When I first went to Rome, my intention was to visit for two weeks--I never dreamed I would fall in love and stay twenty years. Go figure.
Gian Battista Salatino, a real, live, starving-in-an-attic artist, had a small room in a large, second-floor studio down toward the end of Via Canova; it housed four other artists, three struggling and one successful and well-known. Named for sculptor Antonio Canova [1757- 1822], whose studio was at Number 17, the fascinating and historical street extends for one long block, from Via del Corso down to the Tiber, in Rome's centro storico. One side of Via Canova is the Ospedale San Giacomo (a hospital dating back to 1339!). On the other side, bits of statuary and pieces of marble plaques with Roman writing on them are cemented into the walls, as well as a bronze bust of Antonio himself.
GB's tiny room was just as I had always imagined an artist's studio would be: paint pots and tubes and brushes and multi-colored rags everywhere. Canvasses stacked on the floor against every available bit of wall space. An easel with a half-finished oil on it. Outside the room, a door led to a charming garden--trees, flowers, greenery, a trickling fountain--where the spillover of sculptures and canvasses from each artist's room was strewn haphazardly from end to end. It was almost too much for a New York gal to bear...I was no poor, consumptive Mimi, but I was in absolute La Boheme heaven!
Jose Ortega, Deux Femmes
We hadn't been introduced for more than two minutes when Ortega asked if I would sit for him. I hesitated shyly, and GB pulled me aside. "Are you crazy, don't you know who he is? What are you waiting for? Go, go!" Well, of course, I didn't know who "he" was; at the time I didn't know who anyone was. But, urged on by my lover, I followed the Spaniard down the hall to his studio.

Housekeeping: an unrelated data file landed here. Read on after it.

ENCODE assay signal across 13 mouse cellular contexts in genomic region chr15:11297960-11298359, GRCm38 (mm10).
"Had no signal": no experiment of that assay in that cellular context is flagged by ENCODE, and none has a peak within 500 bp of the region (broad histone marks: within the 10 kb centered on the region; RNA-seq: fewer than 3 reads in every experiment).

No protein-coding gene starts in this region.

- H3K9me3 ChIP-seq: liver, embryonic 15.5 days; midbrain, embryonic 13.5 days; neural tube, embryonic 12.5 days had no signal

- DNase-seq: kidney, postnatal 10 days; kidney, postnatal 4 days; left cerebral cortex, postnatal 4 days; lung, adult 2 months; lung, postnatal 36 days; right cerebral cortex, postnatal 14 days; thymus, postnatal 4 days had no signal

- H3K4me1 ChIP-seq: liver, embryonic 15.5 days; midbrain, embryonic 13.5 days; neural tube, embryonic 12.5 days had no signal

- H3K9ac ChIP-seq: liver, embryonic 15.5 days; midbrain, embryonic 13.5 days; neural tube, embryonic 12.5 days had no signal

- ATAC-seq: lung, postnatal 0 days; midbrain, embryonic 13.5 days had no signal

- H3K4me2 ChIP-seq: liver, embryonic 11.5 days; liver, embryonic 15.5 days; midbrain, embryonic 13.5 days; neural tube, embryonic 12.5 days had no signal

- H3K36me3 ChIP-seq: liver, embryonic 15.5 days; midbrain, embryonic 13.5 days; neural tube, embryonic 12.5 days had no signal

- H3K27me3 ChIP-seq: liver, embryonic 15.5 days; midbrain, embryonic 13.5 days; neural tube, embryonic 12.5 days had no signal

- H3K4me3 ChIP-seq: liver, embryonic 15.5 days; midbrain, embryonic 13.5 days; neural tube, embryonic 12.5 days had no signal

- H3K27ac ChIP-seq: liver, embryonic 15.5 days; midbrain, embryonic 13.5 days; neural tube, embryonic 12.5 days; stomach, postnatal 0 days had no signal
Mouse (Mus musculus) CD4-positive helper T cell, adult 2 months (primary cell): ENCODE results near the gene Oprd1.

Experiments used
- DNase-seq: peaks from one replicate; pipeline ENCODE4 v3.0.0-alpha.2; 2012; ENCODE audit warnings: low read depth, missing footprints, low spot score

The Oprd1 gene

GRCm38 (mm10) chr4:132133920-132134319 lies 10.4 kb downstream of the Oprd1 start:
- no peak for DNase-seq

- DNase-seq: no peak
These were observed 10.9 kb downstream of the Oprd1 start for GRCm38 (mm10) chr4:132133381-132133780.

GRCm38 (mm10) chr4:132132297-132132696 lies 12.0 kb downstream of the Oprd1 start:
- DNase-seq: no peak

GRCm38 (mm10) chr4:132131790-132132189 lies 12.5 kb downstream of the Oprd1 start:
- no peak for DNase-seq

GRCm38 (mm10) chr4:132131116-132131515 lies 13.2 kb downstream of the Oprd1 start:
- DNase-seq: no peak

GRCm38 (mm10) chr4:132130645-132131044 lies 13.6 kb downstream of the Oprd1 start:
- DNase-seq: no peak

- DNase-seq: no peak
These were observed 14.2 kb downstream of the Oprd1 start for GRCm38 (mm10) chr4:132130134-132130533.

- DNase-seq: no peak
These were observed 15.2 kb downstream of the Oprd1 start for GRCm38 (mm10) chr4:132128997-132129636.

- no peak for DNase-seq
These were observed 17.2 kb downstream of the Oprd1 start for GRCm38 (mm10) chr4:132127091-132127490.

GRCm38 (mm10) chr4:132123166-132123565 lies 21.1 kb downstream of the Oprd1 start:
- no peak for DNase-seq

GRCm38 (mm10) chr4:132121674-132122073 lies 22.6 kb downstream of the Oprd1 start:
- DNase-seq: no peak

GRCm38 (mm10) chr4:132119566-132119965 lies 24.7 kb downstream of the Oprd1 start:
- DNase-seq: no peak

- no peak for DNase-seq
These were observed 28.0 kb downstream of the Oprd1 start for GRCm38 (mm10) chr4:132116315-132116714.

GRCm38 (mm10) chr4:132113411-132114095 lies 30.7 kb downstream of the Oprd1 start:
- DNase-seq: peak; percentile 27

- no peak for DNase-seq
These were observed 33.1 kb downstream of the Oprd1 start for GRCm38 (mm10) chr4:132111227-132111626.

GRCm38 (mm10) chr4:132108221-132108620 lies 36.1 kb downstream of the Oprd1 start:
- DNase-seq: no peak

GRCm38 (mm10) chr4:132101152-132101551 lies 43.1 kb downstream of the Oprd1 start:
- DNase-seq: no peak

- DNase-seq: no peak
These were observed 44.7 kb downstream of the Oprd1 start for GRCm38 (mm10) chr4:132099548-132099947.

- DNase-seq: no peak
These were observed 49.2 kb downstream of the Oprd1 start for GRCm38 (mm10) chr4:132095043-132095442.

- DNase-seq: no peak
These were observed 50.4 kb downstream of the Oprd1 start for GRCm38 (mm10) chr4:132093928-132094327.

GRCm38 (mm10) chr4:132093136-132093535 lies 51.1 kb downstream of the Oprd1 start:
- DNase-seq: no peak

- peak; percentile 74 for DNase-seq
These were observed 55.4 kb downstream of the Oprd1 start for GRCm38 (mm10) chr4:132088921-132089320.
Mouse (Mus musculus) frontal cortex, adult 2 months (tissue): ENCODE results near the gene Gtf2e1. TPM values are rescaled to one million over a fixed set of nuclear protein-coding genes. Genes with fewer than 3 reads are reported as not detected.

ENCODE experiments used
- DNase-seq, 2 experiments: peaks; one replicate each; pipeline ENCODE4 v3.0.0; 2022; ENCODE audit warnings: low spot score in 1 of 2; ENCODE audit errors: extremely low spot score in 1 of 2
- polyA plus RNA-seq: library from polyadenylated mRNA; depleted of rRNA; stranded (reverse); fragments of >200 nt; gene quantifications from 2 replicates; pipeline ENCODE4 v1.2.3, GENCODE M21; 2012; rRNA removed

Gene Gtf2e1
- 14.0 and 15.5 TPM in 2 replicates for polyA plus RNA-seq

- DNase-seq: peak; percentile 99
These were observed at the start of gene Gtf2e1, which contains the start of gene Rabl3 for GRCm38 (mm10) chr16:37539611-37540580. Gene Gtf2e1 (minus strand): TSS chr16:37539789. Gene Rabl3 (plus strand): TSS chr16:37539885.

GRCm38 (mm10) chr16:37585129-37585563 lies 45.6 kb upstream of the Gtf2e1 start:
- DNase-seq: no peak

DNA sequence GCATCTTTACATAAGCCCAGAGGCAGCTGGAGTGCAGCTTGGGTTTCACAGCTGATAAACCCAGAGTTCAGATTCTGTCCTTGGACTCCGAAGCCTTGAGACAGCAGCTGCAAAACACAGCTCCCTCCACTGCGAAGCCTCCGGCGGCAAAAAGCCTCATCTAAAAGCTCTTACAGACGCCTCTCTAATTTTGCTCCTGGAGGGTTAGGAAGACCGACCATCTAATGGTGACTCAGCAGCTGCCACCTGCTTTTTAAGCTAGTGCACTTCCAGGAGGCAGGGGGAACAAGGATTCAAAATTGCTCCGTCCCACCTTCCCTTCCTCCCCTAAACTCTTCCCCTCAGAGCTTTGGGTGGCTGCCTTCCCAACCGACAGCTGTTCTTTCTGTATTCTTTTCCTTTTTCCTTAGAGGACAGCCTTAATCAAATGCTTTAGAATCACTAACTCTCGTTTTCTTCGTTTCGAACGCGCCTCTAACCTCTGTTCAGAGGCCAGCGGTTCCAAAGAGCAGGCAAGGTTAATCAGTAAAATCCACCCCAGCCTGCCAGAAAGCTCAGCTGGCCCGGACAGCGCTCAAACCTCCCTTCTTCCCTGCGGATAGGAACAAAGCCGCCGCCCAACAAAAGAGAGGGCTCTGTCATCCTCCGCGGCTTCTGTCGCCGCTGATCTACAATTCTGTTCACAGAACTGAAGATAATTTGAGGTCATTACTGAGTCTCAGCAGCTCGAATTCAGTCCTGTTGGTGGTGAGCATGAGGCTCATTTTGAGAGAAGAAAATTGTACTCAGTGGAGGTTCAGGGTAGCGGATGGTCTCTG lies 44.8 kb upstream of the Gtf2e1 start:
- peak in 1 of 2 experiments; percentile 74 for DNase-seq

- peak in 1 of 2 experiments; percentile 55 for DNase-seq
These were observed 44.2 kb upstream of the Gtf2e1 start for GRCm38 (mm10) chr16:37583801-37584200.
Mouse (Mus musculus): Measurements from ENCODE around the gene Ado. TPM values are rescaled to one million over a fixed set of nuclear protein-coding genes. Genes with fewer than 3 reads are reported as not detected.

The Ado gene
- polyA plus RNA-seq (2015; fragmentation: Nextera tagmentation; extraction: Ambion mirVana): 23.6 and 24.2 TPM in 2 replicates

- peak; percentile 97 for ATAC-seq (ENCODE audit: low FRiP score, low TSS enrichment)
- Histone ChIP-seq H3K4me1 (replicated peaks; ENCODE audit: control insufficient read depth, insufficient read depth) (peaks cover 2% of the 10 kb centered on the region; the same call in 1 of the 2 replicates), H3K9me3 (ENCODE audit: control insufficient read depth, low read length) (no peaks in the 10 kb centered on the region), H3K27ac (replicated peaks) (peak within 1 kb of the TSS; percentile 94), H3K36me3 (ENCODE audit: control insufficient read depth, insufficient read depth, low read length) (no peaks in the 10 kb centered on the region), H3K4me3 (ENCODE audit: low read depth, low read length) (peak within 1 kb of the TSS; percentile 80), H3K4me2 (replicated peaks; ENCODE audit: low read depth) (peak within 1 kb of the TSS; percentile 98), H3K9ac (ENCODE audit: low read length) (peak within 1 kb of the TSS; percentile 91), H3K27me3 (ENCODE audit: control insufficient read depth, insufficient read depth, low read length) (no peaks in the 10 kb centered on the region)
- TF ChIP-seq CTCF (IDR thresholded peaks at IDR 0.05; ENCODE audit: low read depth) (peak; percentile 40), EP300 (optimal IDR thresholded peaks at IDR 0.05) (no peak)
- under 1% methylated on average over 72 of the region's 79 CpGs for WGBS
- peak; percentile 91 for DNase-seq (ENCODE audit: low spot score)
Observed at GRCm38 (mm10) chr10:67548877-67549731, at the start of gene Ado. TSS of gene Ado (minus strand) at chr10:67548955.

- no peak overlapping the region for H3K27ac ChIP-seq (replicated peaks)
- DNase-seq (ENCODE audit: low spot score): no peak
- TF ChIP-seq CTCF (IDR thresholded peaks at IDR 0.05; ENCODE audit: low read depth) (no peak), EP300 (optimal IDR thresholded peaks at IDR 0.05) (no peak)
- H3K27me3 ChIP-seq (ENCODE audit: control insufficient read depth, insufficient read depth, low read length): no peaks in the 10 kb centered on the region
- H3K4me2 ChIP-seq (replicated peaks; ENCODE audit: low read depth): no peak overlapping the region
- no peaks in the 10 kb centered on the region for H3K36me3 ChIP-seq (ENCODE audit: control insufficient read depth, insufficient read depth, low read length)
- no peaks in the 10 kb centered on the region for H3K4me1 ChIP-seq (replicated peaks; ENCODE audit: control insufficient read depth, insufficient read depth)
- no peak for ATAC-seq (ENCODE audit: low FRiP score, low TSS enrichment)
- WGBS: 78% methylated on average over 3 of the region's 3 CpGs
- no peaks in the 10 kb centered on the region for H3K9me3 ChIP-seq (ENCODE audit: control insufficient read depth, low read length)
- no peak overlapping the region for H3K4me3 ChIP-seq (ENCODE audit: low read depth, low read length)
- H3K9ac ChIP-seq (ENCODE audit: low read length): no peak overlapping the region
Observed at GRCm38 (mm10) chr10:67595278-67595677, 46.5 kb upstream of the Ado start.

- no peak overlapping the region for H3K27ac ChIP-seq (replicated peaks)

After a couple of hours and several discarded sketches, he presented me with a handsome charcoal-on-paper portrait, signed and dedicated, which I still have and treasure to this day.
Over the years, I attended several Ortega shows presented in Roman galleries. I just loved his paintings; they're very Spanish in flavor and color--the Picasso influence is quite visible in a good deal of his work. Much of it has been reproduced and prints are sold in European galleries. He has quite a following; many have his work in their collections. Jose died several years ago and I would imagine his collectors would hold onto any paintings of his they might have...I certainly would never give mine up. Many Ortegas hang in European museums and galleries, and there was even a book published on his life and work. At any rate, when in Rome or Paris or Madrid, just ask in the galleries; they'll have more information.
GB Salatino, Bowlers with Skates
Up toward Via del Corso on the same side of the street there was another trattoria where both known and unknown artists wrote and drew all over the walls throughout the years--you could really have a good read here while doing lunch. If it's still there and you should choose to take a look, try to find the place where Ortega once wrote of his undying love for my German friend Ira and drew a haunting sketch of her. You might also come across another rather sweet and romantic couplet GB wrote to his "Rosmery."
By the way, I've heard that GB gave up starving in a garret long ago. The Salatino name is well-known in Italian art circles and nowadays, his work hangs in many collections. He even teaches!
GB Salatino, Bird of
Paradise and Bowling Pins
But this is not unusual. Most, perhaps all, famous painters we revere so greatly today had a poor and desperate life before they achieved some success, living in squalid conditions for years, buying supplies with their pennies instead of food, trading their paintings for a couple of meals, most never being "discovered" until after their deaths. Today their works hang on walls or stand on pedestals in the Vatican Museum, the Louvre, the Prado or the Uffizi, and we walk by, admiring, enraptured, carried away by the joy their art creates in our hearts and souls. We forget the cruel sacrifices so many of them made before gaining recognition and a place in the great museums of the world.
by Rosemary Torigian, Los Angeles